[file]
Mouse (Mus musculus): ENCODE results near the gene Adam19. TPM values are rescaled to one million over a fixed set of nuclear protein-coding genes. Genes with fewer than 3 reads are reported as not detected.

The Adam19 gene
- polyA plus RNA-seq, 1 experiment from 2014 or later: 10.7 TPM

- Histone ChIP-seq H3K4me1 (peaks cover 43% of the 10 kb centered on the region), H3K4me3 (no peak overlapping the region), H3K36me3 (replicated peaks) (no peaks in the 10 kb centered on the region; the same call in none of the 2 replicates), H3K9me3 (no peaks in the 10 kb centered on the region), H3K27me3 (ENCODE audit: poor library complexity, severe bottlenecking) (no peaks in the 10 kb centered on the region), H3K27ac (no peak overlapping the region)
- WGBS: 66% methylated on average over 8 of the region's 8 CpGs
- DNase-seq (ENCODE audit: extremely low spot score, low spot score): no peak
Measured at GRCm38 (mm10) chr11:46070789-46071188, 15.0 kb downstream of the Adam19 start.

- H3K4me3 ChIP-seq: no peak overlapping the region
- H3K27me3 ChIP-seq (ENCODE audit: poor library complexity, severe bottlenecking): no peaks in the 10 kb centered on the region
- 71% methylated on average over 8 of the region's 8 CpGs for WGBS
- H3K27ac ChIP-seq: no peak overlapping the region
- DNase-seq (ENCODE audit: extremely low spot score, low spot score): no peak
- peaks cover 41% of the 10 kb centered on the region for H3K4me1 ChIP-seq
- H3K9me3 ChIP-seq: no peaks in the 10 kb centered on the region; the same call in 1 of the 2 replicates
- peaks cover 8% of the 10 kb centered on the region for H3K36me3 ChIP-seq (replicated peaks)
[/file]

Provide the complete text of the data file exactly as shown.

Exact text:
Mouse (Mus musculus): ENCODE results near the gene Adam19. TPM values are rescaled to one million over a fixed set of nuclear protein-coding genes. Genes with fewer than 3 reads are reported as not detected.

The Adam19 gene
- polyA plus RNA-seq, 1 experiment from 2014 or later: 10.7 TPM

- Histone ChIP-seq H3K4me1 (peaks cover 43% of the 10 kb centered on the region), H3K4me3 (no peak overlapping the region), H3K36me3 (replicated peaks) (no peaks in the 10 kb centered on the region; the same call in none of the 2 replicates), H3K9me3 (no peaks in the 10 kb centered on the region), H3K27me3 (ENCODE audit: poor library complexity, severe bottlenecking) (no peaks in the 10 kb centered on the region), H3K27ac (no peak overlapping the region)
- WGBS: 66% methylated on average over 8 of the region's 8 CpGs
- DNase-seq (ENCODE audit: extremely low spot score, low spot score): no peak
Measured at GRCm38 (mm10) chr11:46070789-46071188, 15.0 kb downstream of the Adam19 start.

- H3K4me3 ChIP-seq: no peak overlapping the region
- H3K27me3 ChIP-seq (ENCODE audit: poor library complexity, severe bottlenecking): no peaks in the 10 kb centered on the region
- 71% methylated on average over 8 of the region's 8 CpGs for WGBS
- H3K27ac ChIP-seq: no peak overlapping the region
- DNase-seq (ENCODE audit: extremely low spot score, low spot score): no peak
- peaks cover 41% of the 10 kb centered on the region for H3K4me1 ChIP-seq
- H3K9me3 ChIP-seq: no peaks in the 10 kb centered on the region; the same call in 1 of the 2 replicates
- peaks cover 8% of the 10 kb centered on the region for H3K36me3 ChIP-seq (replicated peaks)